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Delving deep into tribal culture before paddling Coron's "Time Tunnels"
Nothing lifts the lid on tribal culture like a dish shared when the key ingredient is poisonous if not prepared properly: Savour a view, a yarn and a meal referred to as “Tagbanua roulette” with a tribal family in a remote corner of Coron, a limestone island that offers some of the most sublime sea kayaking in the tropical world. The head of this family is Reden, an elder of the Tagbanua tribe.
The meal and banter taking 45 minutes is preceded by a 60 minute guided walk through a Tagbanua family's banana and sweet potato garden to a lookout over a green lagoon, birds nest caves beyond. Another point of interest of the walk is a cave that descends into a body of brackish water with the option of a dip. Lakes make up about half the area of Coron Island, some being super-sacred, homes to the giant octopus–the most powerful deity of the Tagbanua. The centre of family life is by the sea where the family has its outrigger banca, a homemade styrofoam kayak with double-bladed paddle (any guessing as to how the design of the paddle came about in the past two decades?) and a solar charging panel.
What we get out of this experience?
Knowledge that Tagbanua culture is defined by water, a product of Coron’s largely uninhabitable limestone kast topography.It’s no accident Reden’s home is a cave at the edge of the water and his favoured view the green lagoon. Reden’s garden and birds’ nests aside, it is the sea that sustains Tagbanua culture. The sea – as well as the lakes — are at the core of Coron’s identity.
Sharing a meal whose key ingredient derives from land and not sea is a distinct compliment: the Tagbanua are not alone in gifting visitors a taste of the exotic!
We leave how we arrived--by kayak. Next experience is paddling the "time tunnels" of Coronone paddle stroke at a time before entering the Secret Lagoon, a sacred place with its own language demanding silence on pain of punishment.
Launched from the mother outrigger banca, the kayak trip hugging the undercuts takes up to six hours, a highlight being bamboo poles placed precariously aiding the harvest of birds’ nests as high as 200 metres from caves in the sheer limestone cliffs above. Paddlers also do a circuit of the green lagoon seen from Reden’s lookout, an opportunity to see how seaweed is grown and harvested. Gliding again en route to the Secret Lagoon beneath the heavily-undercut cliffs paddlers lose all sense of time, like being in a cave. Sightings of cormorants, kingfishers, sea eagles are common. Phosphorescence abounds as do scuttling crabs. When entering the Secret Lagoon paddlers had already digested the stories of punishment, starting with an elder and elected official who cut trees for profit and was whipped, ending with an account passed on by Willie, an elder at the entrance of the green lagoon – the one seen from Reden’s lookout — about punishment being dished out for being noisy! Silence prevails.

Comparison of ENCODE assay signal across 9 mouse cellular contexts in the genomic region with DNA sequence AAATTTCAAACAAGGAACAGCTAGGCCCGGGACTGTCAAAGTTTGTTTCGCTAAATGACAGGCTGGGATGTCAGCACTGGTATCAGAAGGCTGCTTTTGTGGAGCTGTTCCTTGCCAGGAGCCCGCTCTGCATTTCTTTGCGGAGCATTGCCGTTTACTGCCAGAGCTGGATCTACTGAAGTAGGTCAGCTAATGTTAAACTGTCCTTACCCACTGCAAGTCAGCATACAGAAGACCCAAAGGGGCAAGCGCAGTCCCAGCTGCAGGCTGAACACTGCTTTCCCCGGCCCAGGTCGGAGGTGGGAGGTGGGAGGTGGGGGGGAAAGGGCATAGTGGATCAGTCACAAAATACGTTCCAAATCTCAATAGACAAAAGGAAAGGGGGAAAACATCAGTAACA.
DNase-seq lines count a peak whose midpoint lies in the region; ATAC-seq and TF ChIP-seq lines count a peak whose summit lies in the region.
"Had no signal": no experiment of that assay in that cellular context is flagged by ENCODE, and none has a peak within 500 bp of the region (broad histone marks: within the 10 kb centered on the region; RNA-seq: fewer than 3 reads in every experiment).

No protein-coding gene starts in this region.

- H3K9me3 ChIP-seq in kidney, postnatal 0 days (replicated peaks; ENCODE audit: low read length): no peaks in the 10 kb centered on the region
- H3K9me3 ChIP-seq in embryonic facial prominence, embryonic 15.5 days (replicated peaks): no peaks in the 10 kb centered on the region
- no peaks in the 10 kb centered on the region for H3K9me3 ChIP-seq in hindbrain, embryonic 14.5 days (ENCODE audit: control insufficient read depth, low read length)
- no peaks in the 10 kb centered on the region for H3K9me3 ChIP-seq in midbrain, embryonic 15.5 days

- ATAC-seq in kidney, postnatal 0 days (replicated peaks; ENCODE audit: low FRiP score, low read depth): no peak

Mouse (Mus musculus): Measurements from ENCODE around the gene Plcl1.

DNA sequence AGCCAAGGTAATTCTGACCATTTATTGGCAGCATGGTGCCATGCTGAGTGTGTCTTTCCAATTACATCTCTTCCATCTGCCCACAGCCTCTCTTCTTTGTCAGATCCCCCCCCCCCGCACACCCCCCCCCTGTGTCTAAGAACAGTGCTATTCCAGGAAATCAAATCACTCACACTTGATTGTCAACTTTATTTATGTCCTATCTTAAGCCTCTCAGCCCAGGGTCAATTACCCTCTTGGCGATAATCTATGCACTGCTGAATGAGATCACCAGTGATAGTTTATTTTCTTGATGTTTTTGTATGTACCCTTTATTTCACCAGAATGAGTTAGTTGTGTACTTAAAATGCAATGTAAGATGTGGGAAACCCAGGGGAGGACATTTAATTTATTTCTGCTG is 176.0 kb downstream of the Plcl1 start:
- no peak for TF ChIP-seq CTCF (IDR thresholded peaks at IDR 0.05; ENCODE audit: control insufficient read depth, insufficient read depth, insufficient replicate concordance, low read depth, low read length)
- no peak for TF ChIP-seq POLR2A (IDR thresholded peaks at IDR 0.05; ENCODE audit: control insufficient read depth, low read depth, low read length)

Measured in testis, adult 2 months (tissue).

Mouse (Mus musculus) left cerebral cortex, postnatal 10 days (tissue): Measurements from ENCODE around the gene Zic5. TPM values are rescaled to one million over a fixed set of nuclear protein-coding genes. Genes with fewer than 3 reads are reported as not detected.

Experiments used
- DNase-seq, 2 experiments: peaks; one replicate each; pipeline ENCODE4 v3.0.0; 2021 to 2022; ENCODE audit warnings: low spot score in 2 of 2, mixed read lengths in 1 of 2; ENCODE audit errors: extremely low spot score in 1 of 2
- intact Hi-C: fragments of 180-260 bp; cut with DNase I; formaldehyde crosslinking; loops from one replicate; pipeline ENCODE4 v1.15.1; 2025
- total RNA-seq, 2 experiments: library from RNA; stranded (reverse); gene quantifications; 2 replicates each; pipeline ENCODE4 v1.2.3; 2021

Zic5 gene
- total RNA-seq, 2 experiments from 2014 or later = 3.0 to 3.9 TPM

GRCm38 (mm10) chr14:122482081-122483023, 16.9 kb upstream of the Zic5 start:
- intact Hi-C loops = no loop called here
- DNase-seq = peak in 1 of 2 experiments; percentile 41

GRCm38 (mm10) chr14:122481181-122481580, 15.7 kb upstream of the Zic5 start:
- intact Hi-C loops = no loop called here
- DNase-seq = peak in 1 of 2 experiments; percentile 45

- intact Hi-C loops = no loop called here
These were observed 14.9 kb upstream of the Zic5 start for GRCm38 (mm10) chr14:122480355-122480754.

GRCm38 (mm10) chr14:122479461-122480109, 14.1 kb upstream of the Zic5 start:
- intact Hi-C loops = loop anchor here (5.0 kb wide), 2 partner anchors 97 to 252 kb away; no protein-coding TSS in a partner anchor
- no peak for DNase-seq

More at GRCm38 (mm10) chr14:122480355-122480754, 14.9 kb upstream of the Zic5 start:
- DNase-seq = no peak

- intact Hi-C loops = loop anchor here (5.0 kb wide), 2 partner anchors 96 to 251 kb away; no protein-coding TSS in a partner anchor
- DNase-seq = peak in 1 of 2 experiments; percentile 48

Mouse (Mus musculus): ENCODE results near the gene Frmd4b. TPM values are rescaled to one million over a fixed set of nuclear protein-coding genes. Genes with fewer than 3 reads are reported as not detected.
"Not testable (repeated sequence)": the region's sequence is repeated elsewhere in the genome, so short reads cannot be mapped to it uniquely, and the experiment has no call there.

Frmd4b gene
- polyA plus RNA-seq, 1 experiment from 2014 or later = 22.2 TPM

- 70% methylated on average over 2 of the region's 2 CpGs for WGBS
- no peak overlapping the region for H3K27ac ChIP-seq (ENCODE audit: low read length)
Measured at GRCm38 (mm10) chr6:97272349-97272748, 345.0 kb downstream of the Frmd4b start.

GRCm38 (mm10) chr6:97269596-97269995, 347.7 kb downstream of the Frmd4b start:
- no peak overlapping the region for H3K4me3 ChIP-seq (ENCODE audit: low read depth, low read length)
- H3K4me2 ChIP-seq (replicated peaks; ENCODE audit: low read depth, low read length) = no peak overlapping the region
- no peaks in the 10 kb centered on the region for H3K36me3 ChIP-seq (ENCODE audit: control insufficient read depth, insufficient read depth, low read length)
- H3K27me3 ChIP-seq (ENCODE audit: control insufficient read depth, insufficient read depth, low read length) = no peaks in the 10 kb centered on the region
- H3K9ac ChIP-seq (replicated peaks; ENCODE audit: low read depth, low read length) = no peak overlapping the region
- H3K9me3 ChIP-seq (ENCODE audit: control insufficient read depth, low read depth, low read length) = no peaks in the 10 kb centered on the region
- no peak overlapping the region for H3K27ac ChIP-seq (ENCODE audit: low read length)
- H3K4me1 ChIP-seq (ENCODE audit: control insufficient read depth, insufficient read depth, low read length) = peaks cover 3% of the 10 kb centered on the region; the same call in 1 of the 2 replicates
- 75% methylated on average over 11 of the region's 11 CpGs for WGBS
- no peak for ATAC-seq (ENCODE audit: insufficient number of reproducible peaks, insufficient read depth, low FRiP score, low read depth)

There’s no better way of connecting with the seafaring Tagbanua who themselves paddle to get around their virtually impenetrable island than by kayaking. Not only is paddling a compatible activity culturally it maximizes the experience that comes with accessing some of the most significant portions of Coron Island. Kayaks also afford a ready way to connect with both individual paddlers and kayakers as a group.
The paddle is a comfortable 4-hour paddle to the Secret Lagoon from their motorised outrigger support boat or from a Coron island beach camp, where the previous night we would have had Willie, a Coron elder, over for a chat around the camp fire. Ever since he instilled fear in the children of two Australian families paddling the east coast by telling them that kids had been whipped for being noisy, he delights in waxing lyrical about the strictures of Tagbanua traditions.
Fully briefed, paddlers depart at low to medium tide from near Callis Point to kayak some 15 kms to the Secret Lagoon, passing under undercut cliffs, imitating the experience of caving when all sense of time is lost. The passage through the undercuts is punctuated by the site of bamboo poles attached precariously to the towering limestone cliffs. The poles help Tagbanua access their birds’ nests. Also on the itinerary is a circuit of the green lagoon and an examination of the seaweed farms, dropping paddle at a couple of beaches and viewing eagles, cormorants, kingfishers, crabs. Finally a slit in the limestone coast allows passage into the Secret Lagoon, a body of water of intense green and blue hues. On its limestone walls are a species of slipper orchid said to be found nowhere else in the world. So important to the Tagbanua is their lagoon it has a distinct language. Those who don’t know it must shut up on pain of punishment. The lagoon is tiny by Coron standards, but paddlers have been known to be mesmerized after enduring the tidal drum beat of the waves pounding in the undercuts, such that many hours can elapse. Tribal Adventures will hope to limit the experience to 30 minutes, making the total paddling time for the east Coron paddle to the Secret Lagoon to 3 ½ hours.
Take-home message: There’s no better tropical sea paddle
What you’ll experience?
The majesty, drama and tranquility of paddling Coron’s east coast, losing a sense of time kayaking Coron’s spectacular undercuts
After transitioning from cormorants to kingfishers, from pulsating sea to tranquil waters, you’ll arrive at the Secret Lagoon and listen to its Silence.